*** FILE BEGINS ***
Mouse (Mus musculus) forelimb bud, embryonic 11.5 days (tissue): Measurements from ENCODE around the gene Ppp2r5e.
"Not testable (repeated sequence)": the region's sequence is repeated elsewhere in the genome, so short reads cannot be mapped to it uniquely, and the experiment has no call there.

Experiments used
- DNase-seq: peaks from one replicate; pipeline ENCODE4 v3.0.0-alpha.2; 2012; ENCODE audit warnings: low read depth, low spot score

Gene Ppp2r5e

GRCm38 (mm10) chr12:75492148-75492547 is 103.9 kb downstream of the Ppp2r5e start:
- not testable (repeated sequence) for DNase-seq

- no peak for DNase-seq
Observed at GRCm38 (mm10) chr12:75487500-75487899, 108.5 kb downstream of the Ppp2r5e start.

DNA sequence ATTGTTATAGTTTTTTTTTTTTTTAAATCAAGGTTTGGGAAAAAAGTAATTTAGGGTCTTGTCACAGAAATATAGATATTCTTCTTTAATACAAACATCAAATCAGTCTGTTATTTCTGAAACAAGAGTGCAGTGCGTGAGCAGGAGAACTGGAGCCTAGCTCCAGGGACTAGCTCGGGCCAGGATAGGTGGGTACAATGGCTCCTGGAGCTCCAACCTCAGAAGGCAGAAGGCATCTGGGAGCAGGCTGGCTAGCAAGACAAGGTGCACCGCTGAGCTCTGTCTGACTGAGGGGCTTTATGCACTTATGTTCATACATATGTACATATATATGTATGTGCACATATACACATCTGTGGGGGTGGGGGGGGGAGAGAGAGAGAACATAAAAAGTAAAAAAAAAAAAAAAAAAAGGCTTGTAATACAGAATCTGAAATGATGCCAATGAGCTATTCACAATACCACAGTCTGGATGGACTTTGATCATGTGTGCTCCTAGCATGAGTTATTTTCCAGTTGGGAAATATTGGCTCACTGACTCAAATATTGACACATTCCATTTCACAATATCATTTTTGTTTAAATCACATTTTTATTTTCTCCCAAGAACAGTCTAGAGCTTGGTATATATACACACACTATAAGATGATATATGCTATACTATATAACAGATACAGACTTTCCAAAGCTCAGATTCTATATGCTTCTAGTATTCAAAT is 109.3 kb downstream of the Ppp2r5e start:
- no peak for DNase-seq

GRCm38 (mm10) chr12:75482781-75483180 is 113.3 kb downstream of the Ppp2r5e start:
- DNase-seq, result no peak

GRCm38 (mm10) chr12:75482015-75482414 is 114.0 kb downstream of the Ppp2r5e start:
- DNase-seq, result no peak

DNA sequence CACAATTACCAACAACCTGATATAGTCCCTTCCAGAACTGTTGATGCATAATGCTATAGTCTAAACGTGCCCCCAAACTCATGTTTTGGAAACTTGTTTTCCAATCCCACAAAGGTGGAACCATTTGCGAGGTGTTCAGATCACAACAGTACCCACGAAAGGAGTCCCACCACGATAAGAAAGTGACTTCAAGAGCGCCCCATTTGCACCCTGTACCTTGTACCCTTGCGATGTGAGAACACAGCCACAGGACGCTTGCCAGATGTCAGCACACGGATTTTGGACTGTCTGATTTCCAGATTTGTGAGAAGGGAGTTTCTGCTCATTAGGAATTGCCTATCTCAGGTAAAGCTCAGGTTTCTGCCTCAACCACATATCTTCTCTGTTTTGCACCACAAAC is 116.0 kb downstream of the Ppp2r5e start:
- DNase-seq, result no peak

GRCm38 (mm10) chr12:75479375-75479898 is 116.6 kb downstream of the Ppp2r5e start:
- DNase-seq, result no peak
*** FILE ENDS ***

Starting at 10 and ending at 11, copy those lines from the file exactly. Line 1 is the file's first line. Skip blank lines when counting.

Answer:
DNA sequence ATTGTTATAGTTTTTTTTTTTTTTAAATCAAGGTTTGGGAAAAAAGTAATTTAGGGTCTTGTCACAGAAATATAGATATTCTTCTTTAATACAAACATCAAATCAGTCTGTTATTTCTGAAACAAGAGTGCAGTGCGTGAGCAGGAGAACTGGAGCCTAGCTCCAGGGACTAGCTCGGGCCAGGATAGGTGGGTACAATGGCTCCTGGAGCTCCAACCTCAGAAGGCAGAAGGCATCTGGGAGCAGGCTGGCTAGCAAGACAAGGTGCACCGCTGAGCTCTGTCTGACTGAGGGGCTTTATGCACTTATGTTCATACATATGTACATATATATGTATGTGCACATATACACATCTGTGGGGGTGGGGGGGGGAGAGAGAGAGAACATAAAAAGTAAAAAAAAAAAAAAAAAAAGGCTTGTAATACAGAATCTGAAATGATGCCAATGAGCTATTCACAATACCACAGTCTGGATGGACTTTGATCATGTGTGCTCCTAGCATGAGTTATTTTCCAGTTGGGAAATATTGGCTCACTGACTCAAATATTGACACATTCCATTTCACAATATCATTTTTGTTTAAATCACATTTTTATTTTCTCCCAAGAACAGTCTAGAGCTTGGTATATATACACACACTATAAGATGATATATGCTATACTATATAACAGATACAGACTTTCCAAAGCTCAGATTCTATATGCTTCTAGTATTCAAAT is 109.3 kb downstream of the Ppp2r5e start:
- no peak for DNase-seq